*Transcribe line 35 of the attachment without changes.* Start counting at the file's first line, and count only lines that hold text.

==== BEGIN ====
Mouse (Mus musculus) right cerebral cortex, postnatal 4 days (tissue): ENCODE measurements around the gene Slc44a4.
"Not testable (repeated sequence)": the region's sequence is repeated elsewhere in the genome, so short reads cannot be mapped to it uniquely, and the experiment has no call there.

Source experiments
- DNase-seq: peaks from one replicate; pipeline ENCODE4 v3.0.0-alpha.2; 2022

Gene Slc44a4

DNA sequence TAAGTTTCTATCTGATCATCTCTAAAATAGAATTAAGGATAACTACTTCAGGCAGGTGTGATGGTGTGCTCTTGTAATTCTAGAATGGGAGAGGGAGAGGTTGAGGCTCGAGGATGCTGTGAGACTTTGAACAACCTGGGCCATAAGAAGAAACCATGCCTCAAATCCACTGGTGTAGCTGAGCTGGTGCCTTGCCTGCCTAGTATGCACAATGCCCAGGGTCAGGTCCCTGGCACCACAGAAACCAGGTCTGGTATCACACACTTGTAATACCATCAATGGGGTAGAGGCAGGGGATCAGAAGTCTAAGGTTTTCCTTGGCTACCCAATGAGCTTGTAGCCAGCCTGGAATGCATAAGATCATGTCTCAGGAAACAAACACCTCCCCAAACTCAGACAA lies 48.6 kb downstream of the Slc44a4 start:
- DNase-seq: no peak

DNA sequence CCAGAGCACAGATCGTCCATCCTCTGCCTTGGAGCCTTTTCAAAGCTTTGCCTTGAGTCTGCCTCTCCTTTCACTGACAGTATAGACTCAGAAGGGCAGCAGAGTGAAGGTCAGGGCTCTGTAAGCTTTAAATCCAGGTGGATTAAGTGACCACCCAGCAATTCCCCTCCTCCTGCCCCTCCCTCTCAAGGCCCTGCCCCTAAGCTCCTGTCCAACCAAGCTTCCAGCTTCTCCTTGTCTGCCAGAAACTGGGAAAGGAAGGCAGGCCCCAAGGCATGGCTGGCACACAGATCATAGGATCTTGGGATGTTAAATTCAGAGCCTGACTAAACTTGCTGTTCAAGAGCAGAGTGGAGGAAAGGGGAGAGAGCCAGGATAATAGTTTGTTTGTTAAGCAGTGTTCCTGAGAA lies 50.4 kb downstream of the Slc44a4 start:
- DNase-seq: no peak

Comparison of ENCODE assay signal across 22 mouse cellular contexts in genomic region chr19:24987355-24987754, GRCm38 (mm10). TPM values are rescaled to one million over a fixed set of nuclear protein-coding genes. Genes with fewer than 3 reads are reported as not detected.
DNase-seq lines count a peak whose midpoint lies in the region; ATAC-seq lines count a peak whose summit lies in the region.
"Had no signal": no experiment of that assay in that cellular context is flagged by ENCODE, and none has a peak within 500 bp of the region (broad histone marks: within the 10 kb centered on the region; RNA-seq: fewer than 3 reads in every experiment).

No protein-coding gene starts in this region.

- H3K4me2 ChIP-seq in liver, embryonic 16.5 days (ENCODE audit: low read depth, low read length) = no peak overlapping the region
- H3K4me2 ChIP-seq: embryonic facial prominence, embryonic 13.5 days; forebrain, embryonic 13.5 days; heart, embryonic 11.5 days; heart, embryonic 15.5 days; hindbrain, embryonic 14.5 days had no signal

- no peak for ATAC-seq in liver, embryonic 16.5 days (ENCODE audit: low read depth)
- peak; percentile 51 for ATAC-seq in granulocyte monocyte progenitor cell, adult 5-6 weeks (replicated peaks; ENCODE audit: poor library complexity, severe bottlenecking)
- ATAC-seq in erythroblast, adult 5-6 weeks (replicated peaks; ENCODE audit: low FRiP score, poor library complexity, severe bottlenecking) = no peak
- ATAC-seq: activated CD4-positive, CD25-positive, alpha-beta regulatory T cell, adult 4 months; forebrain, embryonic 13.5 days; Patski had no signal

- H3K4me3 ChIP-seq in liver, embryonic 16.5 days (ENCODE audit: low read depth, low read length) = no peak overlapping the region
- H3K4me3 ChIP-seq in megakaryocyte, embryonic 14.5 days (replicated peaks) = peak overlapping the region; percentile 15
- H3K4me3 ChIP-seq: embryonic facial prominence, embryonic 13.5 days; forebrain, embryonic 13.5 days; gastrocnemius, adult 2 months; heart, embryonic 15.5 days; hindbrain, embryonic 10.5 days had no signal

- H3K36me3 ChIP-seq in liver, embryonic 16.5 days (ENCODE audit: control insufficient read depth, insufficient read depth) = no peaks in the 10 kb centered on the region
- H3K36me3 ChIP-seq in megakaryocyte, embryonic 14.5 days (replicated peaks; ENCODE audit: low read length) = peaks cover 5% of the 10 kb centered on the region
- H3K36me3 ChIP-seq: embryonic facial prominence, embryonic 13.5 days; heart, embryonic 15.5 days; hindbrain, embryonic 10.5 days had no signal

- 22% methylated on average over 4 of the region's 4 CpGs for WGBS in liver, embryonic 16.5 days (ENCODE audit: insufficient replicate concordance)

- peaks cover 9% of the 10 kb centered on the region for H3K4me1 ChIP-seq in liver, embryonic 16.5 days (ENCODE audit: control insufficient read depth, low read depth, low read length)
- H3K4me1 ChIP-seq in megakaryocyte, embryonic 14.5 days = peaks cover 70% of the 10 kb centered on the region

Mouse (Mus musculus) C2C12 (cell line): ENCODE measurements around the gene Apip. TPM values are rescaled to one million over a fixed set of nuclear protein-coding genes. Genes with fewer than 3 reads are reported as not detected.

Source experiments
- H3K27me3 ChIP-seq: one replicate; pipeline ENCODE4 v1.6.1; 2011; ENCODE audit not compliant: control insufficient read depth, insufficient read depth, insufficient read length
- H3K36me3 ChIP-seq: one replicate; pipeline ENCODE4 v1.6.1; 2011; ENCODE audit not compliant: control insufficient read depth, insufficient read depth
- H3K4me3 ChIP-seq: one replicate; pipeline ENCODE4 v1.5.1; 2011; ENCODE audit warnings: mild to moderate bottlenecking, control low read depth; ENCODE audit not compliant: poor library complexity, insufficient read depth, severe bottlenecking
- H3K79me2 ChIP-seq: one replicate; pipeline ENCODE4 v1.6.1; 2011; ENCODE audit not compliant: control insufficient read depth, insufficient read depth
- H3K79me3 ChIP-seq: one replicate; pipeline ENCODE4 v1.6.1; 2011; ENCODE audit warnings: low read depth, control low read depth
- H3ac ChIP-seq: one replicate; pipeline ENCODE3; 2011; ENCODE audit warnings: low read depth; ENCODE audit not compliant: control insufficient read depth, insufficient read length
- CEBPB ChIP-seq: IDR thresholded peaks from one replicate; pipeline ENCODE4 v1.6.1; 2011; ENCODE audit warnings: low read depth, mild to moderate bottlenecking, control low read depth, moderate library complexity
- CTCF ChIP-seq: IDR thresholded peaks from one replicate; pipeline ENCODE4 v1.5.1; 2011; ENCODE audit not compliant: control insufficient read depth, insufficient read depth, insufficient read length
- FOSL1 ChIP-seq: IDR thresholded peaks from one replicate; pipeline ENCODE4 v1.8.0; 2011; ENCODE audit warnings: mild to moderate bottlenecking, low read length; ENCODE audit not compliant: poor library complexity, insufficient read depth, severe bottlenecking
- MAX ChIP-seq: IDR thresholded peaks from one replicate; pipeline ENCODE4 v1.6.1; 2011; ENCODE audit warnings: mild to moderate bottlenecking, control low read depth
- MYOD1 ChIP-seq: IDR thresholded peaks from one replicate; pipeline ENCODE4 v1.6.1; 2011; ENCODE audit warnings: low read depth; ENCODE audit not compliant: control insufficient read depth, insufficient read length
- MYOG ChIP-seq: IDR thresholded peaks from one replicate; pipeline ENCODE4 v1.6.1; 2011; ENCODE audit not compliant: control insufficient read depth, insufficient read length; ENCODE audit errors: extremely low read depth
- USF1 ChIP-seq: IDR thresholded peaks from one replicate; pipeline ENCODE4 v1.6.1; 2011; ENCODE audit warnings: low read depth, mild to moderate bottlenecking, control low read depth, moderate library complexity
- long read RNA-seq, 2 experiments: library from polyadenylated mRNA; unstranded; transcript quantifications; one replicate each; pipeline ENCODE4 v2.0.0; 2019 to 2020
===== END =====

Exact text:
- H3K79me3 ChIP-seq: one replicate; pipeline ENCODE4 v1.6.1; 2011; ENCODE audit warnings: low read depth, control low read depth